There a lot of perceived existential threats to the Olympic Games. Like costs, or performance enhancing drugs, security concerns, or globalism, or any of the number of shifting values that might make the world’s most visible sporting festival either unsustainable or simply obsolete.
You can add to that a more substantial threat to both the Olympics and the world outside of the sporting arena. That threat is the Corona Virus, which suddenly seems far more threatening to the Games than Russian doping or exploding stadium costs. That is the message coming from the International Olympic Committee, where a senior official admitted that if the Corona Virus proved too dangerous, they may cancel this Summer’s Olympic Games in Tokyo. That would be the first Olympics cancelled for reasons other than World War and throw billions and billions of dollars down the drain. Not to mention the number of athletes who’s lives would be forever incomplete and the potential damage to the future of the Olympic movement, which I know may sound insignificant compared to a global pandemic.
For the time being, we’re far from pulling the plug, and athletes have been encouraged to continue training as normal. But already a whole lot of sporting events across the globe are on hold – or at least severely altered. For example, the Chinese professional soccer league can’t start its season – and very likely won’t. Teams in South Korea and Vietnam and all across Asia are either cancelling games, checking fans, or restricting travel to and from other countries. The Tokyo Marathon will only allow the small group of elite runners to compete on March 1, not the 38,000 or so amateurs that planned to run. And now over in Italy, where Corona has become a growing concern, the soccer club Inter Milan will play an elimination match in an empty stadium, which usually only happens to punish a team for some kind of unruly fan violence. It’s kind of like War of the Worlds – it’s the bacteria that’s gets you in the end.
Clearly, there’s impossible risk that would come from hosting an Olympic Games during a pandemic, particularly one held near ground central. Between the 10,000 competitors and half a million spectators who travel to the Games, it’s basically the world’s greatest petri dish, second only to cruise ships, of course. Which means that if there isn’t some reasonable Corona end game within the next couple of months, when networks have to start building studios and final decisions have to be made, it’s probably just not going to happen. Which means that Japan will be left with a bunch of unused stadiums and hotels for a party that never happened. It’s like being stood up at the altar, if your wedding cost $12 billion.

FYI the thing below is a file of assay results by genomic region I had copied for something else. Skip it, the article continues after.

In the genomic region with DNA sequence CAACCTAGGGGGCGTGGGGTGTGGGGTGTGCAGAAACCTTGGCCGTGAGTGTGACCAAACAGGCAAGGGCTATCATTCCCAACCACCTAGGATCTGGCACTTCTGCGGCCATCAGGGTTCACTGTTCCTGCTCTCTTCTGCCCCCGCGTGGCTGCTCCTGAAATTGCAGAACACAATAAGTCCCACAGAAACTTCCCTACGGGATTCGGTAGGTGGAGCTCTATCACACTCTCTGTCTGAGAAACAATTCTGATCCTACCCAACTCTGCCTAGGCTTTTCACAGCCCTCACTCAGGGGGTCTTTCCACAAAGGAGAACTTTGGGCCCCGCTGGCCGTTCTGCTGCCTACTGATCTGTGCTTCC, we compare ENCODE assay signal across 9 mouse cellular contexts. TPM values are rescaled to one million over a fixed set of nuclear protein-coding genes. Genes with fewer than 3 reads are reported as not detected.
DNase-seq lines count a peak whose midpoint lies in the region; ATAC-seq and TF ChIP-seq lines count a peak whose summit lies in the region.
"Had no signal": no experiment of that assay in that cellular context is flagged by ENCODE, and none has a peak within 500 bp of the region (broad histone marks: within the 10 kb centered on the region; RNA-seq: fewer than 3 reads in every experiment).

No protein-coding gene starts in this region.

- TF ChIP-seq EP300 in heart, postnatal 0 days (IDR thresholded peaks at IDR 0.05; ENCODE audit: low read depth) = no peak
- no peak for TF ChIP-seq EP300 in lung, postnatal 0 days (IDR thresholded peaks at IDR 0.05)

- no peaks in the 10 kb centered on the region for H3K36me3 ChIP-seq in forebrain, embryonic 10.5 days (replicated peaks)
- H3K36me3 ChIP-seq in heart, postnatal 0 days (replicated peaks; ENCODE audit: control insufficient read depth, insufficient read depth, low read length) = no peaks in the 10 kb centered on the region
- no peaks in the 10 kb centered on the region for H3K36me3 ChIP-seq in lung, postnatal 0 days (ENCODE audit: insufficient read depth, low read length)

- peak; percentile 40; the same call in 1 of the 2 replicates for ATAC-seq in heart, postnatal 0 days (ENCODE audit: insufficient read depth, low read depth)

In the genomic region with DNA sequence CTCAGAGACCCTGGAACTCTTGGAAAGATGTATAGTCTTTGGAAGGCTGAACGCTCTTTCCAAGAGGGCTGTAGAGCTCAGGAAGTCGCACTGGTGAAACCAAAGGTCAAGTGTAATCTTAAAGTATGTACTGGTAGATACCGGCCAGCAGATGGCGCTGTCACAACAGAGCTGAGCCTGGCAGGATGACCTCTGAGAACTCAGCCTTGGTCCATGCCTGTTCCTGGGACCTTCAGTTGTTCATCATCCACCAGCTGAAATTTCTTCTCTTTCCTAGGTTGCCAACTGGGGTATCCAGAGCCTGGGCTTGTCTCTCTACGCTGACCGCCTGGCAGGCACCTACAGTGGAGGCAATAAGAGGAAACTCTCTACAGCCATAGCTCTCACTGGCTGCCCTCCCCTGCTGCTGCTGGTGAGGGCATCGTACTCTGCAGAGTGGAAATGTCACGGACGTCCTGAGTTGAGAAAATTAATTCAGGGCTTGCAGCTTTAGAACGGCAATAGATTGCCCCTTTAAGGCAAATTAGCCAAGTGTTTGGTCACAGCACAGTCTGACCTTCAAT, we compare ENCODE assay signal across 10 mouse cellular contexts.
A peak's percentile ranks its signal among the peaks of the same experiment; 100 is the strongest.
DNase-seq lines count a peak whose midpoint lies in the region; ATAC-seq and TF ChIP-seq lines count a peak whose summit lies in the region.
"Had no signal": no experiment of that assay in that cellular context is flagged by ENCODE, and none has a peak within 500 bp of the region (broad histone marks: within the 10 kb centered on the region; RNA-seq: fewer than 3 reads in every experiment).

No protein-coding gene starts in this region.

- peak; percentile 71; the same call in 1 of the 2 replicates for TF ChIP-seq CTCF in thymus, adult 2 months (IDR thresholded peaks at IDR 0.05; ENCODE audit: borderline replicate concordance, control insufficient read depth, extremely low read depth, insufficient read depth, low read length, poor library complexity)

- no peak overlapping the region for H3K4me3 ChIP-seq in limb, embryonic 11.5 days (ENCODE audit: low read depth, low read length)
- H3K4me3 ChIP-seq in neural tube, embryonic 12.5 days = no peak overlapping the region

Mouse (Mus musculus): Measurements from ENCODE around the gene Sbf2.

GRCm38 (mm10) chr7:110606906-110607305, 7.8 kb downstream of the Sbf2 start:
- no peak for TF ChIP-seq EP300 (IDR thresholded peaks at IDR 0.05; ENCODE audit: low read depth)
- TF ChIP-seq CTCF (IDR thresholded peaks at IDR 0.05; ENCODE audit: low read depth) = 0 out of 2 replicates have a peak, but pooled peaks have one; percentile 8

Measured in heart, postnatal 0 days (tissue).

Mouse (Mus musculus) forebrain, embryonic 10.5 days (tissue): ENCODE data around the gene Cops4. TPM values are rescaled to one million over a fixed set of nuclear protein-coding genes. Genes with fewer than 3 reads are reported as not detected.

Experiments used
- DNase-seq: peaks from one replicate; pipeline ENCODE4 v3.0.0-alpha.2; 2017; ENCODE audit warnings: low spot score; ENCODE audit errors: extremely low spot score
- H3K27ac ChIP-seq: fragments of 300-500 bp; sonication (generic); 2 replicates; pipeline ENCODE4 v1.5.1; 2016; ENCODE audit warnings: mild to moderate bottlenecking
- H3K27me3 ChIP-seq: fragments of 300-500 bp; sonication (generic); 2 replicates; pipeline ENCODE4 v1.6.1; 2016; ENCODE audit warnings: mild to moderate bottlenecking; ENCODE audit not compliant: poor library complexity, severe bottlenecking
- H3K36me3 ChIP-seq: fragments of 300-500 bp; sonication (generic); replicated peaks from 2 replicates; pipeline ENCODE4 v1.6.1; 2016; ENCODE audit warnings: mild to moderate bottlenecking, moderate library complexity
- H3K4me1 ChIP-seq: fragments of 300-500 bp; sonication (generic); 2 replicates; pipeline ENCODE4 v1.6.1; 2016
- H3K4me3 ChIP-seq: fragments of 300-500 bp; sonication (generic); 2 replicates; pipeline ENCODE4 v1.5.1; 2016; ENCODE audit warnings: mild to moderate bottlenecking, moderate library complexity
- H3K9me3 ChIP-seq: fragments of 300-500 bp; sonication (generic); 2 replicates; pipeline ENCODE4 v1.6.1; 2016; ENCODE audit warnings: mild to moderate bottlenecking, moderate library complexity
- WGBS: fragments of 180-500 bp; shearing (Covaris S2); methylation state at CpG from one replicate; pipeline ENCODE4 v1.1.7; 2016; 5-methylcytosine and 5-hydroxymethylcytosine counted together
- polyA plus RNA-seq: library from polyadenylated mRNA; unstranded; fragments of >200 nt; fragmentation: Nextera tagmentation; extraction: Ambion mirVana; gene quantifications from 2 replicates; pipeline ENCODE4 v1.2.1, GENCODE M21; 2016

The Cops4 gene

It’s not particularly worthwhile discussing whether or not the Games should be cancelled. That’s like arguing whether next month should be March. People with actual expertise in public health will have to make best calculations, and we’ll have to hope that leaders and politicians will heed their advice. Unfortunately, the fact that that the leader of the free world recently said Corona should wrap up when shorts weather arrives, like it’s some seasonal allergy, does give pause.
But what is worth contemplating is how a cancellation might impact the future of the Olympic Games themselves, one that was fairly uncertain before anyone knew Corona was anything besides a beer you drink with lime on a beach. As much as no one would fault the IOC for waiving the white flag this summer, it might also serve as litmus, or perhaps a reminder that we won’t miss it if it’s gone. It’s kind of like a long-distance relationship. It either makes the heart grow fonder, or in some cases to wander. We may find that to be the case here with global sports fans, particularly American viewers who every day have more media choices that don’t involve swimming and track and field. One missed Olympic cycle, and one chance for fans and networks and the corporations that support them might find someplace else to spend and earn their money, one that comes with fewer headaches.
Beyond that, potential host nations can add global pandemic as yet another risk to hosting the Games, in addition to security issues, crippling deficits, and an angry public that never wanted the Olympics in their town in the first place. Which makes putting in a bid even riskier than before. Good thing France and US are locked in for the next eight years, although contracts are made to be broken.
For now, the IOC probably shouldn’t worry too much about 2024 or 2028, or certainly 2032. They’ve got their hands full enough with 2020.
Keith Strudler is the director of the School of Communication and Media at Montclair State University. You can follow him on twitter at @KeithStrudler
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